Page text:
Overall, I think the best chance for Linux success comes from KDE and kde programs. If the developers for Kubuntu started doing things right (KDE is pretty, we know, now make it useful!), I think we could have a real winner.

Unrelated to the rest of the post, I think master-razorstrap has a good point (see the comments), that the best distro would be customizable for whoever uses it and they would choose what programs they want, maybe if we could use the live cd idea to demo software during the installation…..


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Links for Linux: Ubuntu

I recently found this guide I wrote a while ago for newbies for installing Ubuntu.


Welcome to “Links of Linux: Ubuntu” Beta, all o knowledge of Linux in one place, beta-style. Here I will link various websites to help you use, understand, and master the Ubuntu operating system. Many of the links here overlap, and a few I included just for a small part of the article. I will tell you briefly why I chose to include each link after I give it. I would recommend following all the links, but some are a matter of style and personal preferences, while others are critical.

  • Background

What is Life, Linux, or Ubuntu?

10 Basic Linux Questions, Answered.

Simple Wikipedia article on Linux – I actually prefer their explanation of Linux to that of real Wikipedia’s.

Common Linux Terms

  • Installing

The first step for any Linux user is ditching their current OS (operating system) and installing Linux, this link make it easy.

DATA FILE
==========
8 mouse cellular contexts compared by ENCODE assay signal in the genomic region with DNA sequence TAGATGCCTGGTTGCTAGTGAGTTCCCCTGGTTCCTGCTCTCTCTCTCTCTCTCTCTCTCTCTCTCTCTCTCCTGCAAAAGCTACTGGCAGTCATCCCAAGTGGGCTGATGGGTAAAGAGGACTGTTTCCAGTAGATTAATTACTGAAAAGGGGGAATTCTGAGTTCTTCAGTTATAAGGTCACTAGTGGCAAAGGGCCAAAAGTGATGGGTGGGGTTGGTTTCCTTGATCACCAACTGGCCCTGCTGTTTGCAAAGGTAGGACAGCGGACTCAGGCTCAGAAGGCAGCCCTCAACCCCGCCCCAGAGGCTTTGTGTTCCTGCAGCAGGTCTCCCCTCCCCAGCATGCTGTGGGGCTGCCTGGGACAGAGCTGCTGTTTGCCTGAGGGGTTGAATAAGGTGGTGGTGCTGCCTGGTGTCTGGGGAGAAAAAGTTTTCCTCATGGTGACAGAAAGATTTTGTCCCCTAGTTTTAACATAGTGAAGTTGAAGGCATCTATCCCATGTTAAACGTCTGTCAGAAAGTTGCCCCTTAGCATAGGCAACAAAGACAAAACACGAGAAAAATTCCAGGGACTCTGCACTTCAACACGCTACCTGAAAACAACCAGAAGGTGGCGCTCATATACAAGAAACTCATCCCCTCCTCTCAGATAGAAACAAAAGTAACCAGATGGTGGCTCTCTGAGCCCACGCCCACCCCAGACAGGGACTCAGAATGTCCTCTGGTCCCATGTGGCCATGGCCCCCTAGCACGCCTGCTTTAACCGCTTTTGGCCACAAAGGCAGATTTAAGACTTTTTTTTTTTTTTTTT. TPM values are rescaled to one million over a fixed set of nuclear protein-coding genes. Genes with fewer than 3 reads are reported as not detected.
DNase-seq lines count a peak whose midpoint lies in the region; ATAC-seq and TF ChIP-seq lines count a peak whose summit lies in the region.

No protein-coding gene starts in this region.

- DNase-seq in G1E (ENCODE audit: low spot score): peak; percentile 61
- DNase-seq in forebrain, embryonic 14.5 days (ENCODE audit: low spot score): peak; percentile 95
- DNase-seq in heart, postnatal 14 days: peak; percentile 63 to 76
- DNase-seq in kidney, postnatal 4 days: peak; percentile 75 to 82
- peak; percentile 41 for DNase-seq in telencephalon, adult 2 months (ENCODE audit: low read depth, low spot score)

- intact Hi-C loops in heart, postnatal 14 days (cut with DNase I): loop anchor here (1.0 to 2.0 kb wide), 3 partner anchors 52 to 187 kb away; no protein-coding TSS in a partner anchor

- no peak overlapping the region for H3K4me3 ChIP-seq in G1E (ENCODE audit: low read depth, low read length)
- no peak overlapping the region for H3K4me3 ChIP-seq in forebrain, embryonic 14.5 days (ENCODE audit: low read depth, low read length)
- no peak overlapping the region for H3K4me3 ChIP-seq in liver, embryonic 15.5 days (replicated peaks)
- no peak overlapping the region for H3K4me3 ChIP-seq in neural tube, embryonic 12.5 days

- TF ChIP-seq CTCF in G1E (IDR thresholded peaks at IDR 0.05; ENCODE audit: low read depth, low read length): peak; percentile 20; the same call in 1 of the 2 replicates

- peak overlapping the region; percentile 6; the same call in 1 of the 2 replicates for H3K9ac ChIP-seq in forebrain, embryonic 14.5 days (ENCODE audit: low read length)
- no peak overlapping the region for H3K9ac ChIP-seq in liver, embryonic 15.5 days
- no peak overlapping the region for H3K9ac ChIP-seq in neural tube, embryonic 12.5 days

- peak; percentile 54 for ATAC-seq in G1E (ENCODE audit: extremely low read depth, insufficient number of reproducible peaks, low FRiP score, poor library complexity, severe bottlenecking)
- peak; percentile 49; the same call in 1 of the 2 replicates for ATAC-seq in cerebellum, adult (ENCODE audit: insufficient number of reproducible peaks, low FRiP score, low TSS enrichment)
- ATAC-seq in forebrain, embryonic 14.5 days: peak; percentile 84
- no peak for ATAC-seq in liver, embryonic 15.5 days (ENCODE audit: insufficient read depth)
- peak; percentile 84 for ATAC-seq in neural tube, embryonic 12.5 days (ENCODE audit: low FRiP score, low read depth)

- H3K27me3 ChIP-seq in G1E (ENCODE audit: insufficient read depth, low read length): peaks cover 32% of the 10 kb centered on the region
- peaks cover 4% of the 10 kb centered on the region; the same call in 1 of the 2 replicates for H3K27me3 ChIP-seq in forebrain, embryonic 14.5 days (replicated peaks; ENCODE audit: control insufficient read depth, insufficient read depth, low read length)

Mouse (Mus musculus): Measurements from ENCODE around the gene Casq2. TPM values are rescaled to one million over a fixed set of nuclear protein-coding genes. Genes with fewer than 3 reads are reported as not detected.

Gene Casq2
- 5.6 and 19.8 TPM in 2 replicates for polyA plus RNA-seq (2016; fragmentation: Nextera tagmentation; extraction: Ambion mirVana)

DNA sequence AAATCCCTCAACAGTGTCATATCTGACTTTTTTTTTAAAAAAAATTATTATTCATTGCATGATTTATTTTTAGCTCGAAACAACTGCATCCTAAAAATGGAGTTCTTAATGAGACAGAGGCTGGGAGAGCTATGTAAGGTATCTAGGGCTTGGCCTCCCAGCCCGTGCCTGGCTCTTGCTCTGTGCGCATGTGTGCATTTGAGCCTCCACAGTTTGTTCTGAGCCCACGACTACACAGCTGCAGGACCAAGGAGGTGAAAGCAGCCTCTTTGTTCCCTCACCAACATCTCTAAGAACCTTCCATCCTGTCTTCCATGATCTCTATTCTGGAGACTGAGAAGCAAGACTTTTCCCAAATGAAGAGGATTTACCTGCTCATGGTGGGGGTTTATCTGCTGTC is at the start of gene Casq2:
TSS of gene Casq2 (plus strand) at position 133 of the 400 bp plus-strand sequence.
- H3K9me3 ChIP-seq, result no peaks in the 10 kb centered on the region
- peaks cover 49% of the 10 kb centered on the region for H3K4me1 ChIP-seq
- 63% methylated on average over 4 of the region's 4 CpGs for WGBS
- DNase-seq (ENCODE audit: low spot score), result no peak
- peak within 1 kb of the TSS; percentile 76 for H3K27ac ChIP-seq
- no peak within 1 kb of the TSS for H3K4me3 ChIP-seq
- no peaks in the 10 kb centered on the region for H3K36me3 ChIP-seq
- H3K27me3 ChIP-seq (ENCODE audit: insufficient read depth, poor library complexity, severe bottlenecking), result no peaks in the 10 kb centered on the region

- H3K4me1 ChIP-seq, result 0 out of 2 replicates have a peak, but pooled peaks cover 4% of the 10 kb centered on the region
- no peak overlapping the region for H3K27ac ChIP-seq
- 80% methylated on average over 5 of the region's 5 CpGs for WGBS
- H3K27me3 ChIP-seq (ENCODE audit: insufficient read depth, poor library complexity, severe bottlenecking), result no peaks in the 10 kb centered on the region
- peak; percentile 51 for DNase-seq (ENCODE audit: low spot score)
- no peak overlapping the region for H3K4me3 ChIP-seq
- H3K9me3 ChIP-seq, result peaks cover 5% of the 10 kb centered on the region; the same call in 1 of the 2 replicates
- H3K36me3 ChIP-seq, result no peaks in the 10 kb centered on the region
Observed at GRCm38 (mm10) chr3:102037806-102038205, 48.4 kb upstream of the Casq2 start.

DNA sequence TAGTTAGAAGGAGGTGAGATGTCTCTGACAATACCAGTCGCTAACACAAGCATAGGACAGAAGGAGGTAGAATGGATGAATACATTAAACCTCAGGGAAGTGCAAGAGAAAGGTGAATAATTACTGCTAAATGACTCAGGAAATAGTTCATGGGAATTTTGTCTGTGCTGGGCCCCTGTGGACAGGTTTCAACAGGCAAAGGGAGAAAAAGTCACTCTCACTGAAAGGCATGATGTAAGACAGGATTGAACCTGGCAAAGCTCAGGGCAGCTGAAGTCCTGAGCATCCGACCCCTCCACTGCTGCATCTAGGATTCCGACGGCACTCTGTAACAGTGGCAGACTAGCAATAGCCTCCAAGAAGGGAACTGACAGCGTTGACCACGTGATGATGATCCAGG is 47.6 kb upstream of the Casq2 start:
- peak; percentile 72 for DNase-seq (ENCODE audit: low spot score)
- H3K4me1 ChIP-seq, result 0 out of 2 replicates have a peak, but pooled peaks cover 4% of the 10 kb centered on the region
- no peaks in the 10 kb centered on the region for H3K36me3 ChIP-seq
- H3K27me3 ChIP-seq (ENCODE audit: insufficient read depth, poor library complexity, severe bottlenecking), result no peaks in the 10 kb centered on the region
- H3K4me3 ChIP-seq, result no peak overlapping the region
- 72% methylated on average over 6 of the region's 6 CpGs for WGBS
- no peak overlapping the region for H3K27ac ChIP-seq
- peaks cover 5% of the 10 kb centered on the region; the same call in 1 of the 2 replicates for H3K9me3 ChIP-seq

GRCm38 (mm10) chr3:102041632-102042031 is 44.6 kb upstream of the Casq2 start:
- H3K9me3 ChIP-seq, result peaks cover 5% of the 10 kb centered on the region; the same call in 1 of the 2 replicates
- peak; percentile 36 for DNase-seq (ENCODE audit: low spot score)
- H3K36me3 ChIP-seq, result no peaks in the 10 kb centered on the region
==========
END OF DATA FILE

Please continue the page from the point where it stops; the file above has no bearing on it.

Ubuntu Jaunty Installation Guide – I included this link because it is the easiest installation guide I’ve found. The PDF file is Here.

The Perfect Desktop Series – Another more in-depth installation guide for Ubuntu, the important pages are 1 and 2.

  • Preparing for daily use

After a fresh Install, Ubuntu will work sorta well, here are links to make it run really well.

9 Things You Need To Do/Install After Installing Ubuntu 9.04 – In my opinion, the most important things to do here are #4, #5, #7,and #8.

25 Must Have Ubuntu Programs – The only ones I have installed here are 2, 4, 5, 7, 8, 9, 10, 14, 16, 22, and 25.

20 things to do after installing Ubuntu Linux– The big ones here are 1-8 and 14-20

  • Upkeep

10 useful sites you should bookmark

How to be your own tech support.

Congratulations, you have a wonderfully running OS, now lets see what it can really do.

*I’m still gathering my bookmarks, don’t shank me!*

  • Continued reading

More programs, more links, more fun, more to come.


Adobe Air apps ( assuming you’ve installed Adobe air)

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I have not posted for a long time, so the last project i posted is woefully out of date. But i shall fix that with these posts.

First, Mint studio: I have abandoned this project and the personalized linux distro mindset for now, I got it working and used it for a while, but then I started going to 023 and more important things filled my thoughts than just messing with linux distros.

Which brings me to my log of 023. 023 is part of the Center for Bits and Atoms at MIT. It is a lab filled with grad students, machinery and fantastic projects. I have an intern-like position there, and you can track what I am doing here.


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Mint Studio

I have been using ArtistX for the past week, and while I do like it, especially the wealth of programs, it has problems just working. so I have devised a plan. I am creating my own distro called, Mint Studio, which is based off of Linux Mint. It will combine ArtistX, Ubuntu Studio, and Linux Mint. I am currently in the process of reviewing programs to go onto it.